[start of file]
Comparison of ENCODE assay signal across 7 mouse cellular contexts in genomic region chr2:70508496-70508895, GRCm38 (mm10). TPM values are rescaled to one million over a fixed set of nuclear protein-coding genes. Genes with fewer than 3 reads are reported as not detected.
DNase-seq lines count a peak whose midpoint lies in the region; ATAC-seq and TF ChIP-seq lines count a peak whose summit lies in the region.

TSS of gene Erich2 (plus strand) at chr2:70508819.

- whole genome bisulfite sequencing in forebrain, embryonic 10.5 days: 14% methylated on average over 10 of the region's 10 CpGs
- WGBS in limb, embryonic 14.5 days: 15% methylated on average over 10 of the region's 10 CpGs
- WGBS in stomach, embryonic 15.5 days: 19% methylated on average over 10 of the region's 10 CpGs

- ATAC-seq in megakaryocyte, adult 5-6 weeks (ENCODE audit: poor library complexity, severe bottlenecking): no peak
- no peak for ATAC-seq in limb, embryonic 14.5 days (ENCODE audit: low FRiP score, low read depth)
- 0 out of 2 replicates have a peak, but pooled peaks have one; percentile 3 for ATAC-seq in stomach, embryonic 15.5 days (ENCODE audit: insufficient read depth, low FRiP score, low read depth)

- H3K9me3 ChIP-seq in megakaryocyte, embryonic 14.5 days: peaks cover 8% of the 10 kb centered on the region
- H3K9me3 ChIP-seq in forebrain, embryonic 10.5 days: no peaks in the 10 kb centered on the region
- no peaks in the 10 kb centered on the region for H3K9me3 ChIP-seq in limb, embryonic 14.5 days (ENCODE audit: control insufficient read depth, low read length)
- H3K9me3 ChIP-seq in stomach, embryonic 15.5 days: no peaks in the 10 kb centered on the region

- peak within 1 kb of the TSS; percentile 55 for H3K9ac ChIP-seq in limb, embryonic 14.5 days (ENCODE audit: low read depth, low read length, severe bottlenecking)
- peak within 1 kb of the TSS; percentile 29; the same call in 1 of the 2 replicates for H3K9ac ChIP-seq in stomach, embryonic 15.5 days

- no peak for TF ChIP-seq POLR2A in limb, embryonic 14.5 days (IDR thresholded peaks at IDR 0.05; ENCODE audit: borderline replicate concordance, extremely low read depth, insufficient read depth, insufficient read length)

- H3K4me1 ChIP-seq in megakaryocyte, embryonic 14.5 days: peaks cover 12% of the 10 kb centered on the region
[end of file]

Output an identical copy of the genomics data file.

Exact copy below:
Comparison of ENCODE assay signal across 7 mouse cellular contexts in genomic region chr2:70508496-70508895, GRCm38 (mm10). TPM values are rescaled to one million over a fixed set of nuclear protein-coding genes. Genes with fewer than 3 reads are reported as not detected.
DNase-seq lines count a peak whose midpoint lies in the region; ATAC-seq and TF ChIP-seq lines count a peak whose summit lies in the region.

TSS of gene Erich2 (plus strand) at chr2:70508819.

- whole genome bisulfite sequencing in forebrain, embryonic 10.5 days: 14% methylated on average over 10 of the region's 10 CpGs
- WGBS in limb, embryonic 14.5 days: 15% methylated on average over 10 of the region's 10 CpGs
- WGBS in stomach, embryonic 15.5 days: 19% methylated on average over 10 of the region's 10 CpGs

- ATAC-seq in megakaryocyte, adult 5-6 weeks (ENCODE audit: poor library complexity, severe bottlenecking): no peak
- no peak for ATAC-seq in limb, embryonic 14.5 days (ENCODE audit: low FRiP score, low read depth)
- 0 out of 2 replicates have a peak, but pooled peaks have one; percentile 3 for ATAC-seq in stomach, embryonic 15.5 days (ENCODE audit: insufficient read depth, low FRiP score, low read depth)

- H3K9me3 ChIP-seq in megakaryocyte, embryonic 14.5 days: peaks cover 8% of the 10 kb centered on the region
- H3K9me3 ChIP-seq in forebrain, embryonic 10.5 days: no peaks in the 10 kb centered on the region
- no peaks in the 10 kb centered on the region for H3K9me3 ChIP-seq in limb, embryonic 14.5 days (ENCODE audit: control insufficient read depth, low read length)
- H3K9me3 ChIP-seq in stomach, embryonic 15.5 days: no peaks in the 10 kb centered on the region

- peak within 1 kb of the TSS; percentile 55 for H3K9ac ChIP-seq in limb, embryonic 14.5 days (ENCODE audit: low read depth, low read length, severe bottlenecking)
- peak within 1 kb of the TSS; percentile 29; the same call in 1 of the 2 replicates for H3K9ac ChIP-seq in stomach, embryonic 15.5 days

- no peak for TF ChIP-seq POLR2A in limb, embryonic 14.5 days (IDR thresholded peaks at IDR 0.05; ENCODE audit: borderline replicate concordance, extremely low read depth, insufficient read depth, insufficient read length)

- H3K4me1 ChIP-seq in megakaryocyte, embryonic 14.5 days: peaks cover 12% of the 10 kb centered on the region